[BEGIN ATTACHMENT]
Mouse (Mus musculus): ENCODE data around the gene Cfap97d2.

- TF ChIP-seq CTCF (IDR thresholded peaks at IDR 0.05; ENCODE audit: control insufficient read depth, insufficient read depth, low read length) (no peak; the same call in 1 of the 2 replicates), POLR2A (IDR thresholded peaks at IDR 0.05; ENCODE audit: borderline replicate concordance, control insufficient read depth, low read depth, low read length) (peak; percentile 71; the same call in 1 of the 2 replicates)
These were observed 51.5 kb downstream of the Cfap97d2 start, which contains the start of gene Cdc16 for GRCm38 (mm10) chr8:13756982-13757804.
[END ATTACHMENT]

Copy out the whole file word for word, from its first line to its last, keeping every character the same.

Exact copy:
Mouse (Mus musculus): ENCODE data around the gene Cfap97d2.

- TF ChIP-seq CTCF (IDR thresholded peaks at IDR 0.05; ENCODE audit: control insufficient read depth, insufficient read depth, low read length) (no peak; the same call in 1 of the 2 replicates), POLR2A (IDR thresholded peaks at IDR 0.05; ENCODE audit: borderline replicate concordance, control insufficient read depth, low read depth, low read length) (peak; percentile 71; the same call in 1 of the 2 replicates)
These were observed 51.5 kb downstream of the Cfap97d2 start, which contains the start of gene Cdc16 for GRCm38 (mm10) chr8:13756982-13757804.